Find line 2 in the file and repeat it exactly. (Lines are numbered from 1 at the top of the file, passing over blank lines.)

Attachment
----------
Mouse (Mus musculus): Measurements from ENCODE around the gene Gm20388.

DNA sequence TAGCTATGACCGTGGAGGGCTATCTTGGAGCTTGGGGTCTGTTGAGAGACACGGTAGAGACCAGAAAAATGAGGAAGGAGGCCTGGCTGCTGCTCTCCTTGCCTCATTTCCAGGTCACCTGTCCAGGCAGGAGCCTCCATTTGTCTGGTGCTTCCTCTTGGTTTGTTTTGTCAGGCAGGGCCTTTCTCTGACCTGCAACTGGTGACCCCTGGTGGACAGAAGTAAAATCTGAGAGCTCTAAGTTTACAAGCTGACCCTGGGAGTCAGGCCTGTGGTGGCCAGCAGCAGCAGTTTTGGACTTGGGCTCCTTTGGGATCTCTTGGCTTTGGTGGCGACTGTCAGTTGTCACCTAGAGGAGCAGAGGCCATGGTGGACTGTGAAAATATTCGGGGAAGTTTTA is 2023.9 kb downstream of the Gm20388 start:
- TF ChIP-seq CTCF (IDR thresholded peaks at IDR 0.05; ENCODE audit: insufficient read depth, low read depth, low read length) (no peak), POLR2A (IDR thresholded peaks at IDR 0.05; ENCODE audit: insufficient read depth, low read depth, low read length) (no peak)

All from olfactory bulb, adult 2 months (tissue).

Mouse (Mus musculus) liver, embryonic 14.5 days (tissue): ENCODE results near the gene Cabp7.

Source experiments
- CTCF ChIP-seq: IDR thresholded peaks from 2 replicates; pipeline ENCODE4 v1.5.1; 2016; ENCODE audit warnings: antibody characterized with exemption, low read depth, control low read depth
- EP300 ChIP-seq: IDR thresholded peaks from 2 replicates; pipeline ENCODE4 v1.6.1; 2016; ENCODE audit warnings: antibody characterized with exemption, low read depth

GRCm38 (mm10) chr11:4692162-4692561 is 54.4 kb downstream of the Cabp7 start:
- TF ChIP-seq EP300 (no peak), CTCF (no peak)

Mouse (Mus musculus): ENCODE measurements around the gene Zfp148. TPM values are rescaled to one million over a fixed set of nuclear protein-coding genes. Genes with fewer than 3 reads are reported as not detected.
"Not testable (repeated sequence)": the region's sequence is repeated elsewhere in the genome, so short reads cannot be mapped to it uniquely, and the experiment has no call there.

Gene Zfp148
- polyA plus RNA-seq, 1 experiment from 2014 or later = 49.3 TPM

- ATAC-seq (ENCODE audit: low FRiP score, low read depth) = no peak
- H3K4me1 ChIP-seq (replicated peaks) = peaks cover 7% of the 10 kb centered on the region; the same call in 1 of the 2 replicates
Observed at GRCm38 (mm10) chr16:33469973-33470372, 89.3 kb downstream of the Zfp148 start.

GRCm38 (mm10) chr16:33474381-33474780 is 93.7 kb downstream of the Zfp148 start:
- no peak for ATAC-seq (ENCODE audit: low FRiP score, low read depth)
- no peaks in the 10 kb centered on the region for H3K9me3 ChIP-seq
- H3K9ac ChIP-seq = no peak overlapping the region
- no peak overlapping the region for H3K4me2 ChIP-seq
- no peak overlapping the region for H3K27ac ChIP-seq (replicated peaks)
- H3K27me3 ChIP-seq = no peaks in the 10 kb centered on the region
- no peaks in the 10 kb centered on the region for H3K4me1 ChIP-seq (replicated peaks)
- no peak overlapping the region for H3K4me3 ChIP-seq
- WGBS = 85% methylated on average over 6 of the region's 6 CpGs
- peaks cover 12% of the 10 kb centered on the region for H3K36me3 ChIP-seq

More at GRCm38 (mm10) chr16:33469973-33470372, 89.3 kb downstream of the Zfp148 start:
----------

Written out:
DNA sequence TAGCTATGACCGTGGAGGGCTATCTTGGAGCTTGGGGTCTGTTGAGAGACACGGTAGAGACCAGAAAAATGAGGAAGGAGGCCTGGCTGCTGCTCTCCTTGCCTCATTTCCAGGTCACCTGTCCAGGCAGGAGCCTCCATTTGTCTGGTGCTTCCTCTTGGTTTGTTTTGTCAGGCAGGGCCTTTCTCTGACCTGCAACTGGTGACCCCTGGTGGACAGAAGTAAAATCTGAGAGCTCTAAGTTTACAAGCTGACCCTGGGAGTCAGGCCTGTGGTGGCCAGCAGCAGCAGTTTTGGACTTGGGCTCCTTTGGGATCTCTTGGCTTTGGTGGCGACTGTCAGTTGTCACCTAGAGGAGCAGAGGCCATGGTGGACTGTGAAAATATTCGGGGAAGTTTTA is 2023.9 kb downstream of the Gm20388 start: